The Granada area has been populated for thousands of years. From around 1500BC, the region began to experience Phoenician, Greek, Roman and Visigothic influences. The 5th century settlement known as Elibyrge would later evolve into the Roman city of Illiberis.
In 711, Moorish groups conquered large parts of the Iberian Peninsula. The actual founding of present-day Granada occurred in the 11th century, after the end of a civil war, when a Berber general decided to establish an independent kingdom.
The small village of the time was transformed into one of the most important cities of Moorish Spain, with the fairytale palace-fortress Alhambra symbolising its peak of elegance and splendour in the 14th and 15th centuries. The most famous Moorish rule was that of the Nasrid dynasty from 13th century.
The Nasrids’ reign came to an end in 1492, when the Reconquista reached Granada, which was the final emirate to fall to the Catholic Monarchs. The Moors (and Jews) of the city were forced to convert or emigrate, resulting in the Morisco class of Arab converts.
Eventually the city’s mosques were converted to churches or destroyed, and the mighty cathedral and other buildings sprang up in their place. One of the most notable buildings was the beautiful Capilla Real which was erected as a mausoleum for the Catholic Monarchs. Streets were also widened and large squares created.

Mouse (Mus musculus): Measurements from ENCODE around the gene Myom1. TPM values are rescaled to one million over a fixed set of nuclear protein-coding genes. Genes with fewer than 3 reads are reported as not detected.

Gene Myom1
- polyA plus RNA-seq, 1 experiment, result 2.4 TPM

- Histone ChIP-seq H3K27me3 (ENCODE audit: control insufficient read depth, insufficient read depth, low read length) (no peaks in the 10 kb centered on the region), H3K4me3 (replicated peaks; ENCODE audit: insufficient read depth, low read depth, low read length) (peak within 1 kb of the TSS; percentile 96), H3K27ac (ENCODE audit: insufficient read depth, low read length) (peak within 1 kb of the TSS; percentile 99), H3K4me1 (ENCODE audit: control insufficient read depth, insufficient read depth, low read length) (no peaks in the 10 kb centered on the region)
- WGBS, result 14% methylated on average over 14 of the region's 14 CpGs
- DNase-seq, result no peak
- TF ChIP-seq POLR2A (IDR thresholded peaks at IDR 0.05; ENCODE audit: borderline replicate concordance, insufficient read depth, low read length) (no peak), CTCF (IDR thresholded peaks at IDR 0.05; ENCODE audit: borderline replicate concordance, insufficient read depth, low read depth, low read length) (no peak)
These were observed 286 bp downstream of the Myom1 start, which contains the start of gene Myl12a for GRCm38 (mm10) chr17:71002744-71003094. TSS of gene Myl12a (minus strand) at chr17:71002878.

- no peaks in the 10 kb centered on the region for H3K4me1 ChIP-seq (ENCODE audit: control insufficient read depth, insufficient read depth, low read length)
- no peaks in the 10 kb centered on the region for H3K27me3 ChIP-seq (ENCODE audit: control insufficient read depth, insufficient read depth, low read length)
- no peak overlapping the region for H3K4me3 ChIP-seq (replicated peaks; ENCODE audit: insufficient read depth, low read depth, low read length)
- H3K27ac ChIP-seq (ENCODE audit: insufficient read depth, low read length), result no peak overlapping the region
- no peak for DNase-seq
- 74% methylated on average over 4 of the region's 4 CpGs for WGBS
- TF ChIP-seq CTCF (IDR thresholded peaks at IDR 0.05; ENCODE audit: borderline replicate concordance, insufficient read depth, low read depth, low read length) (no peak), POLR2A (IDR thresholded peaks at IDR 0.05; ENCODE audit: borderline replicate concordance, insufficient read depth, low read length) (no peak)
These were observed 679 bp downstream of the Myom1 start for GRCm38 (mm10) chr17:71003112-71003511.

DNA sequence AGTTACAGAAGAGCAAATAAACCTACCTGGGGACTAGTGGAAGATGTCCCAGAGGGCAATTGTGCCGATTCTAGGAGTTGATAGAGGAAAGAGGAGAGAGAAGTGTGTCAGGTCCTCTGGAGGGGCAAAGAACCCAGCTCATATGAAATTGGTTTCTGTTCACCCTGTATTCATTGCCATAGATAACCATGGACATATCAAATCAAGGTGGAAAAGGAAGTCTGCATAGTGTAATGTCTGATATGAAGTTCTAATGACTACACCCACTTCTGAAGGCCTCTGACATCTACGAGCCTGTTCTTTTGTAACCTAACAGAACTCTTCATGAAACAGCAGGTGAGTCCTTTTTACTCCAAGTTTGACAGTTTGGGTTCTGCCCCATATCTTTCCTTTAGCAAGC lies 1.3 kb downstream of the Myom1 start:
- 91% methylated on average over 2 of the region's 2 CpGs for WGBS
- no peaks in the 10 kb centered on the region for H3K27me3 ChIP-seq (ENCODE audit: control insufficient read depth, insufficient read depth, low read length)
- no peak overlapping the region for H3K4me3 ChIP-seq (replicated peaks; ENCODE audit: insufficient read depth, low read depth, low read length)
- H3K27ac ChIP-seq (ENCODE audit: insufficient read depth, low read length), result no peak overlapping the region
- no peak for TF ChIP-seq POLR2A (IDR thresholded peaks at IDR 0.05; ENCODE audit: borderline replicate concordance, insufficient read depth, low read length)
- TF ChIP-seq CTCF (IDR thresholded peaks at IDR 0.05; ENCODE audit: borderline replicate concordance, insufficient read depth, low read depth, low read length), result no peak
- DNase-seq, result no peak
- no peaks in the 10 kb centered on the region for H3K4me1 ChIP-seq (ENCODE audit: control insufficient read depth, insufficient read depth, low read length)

The expulsion of many Jews and Muslims caused economic decline and Granada and the Alhambra slipped into centuries of neglect. The first tourists interested in the city’s Islamic heritage started to arrive in 19th century, but Granada was then decimated in 1884 by an earthquake. The city saw resurgence in 1920s, as Granada became a centre of Spanish art, but then came the Spanish Civil War in 1930s, which resulted in Franco’s repressive dictatorship until 1975.
After Franco’s death, Granada witnessed a university boom, which helped transform the city’s economic fortunes. Massive modernisation followed, including the creation of the magnificent Science Park in 1995. Apart from being a tourist hub, today’s Granada is a thriving city with a vibrant student population.
Did you know?
• Although the Reconquista is heralded as the end of Moorish rule in Spain, Granada is in fact thought to have been a tributary state of the Spanish Kingdom of Castile as far back as 1238.
• The Alhambra, which was declared a UNESCO World Heritage Site in 1984, has its roots in an earlier 9th century fortress and was altered substantially by Charles V in 16th century.
• The year of the Reconquista was a big one for the most famous Catholic Monarch, Isabella I, as Christopher Colombus reached the New World, funded by Spain.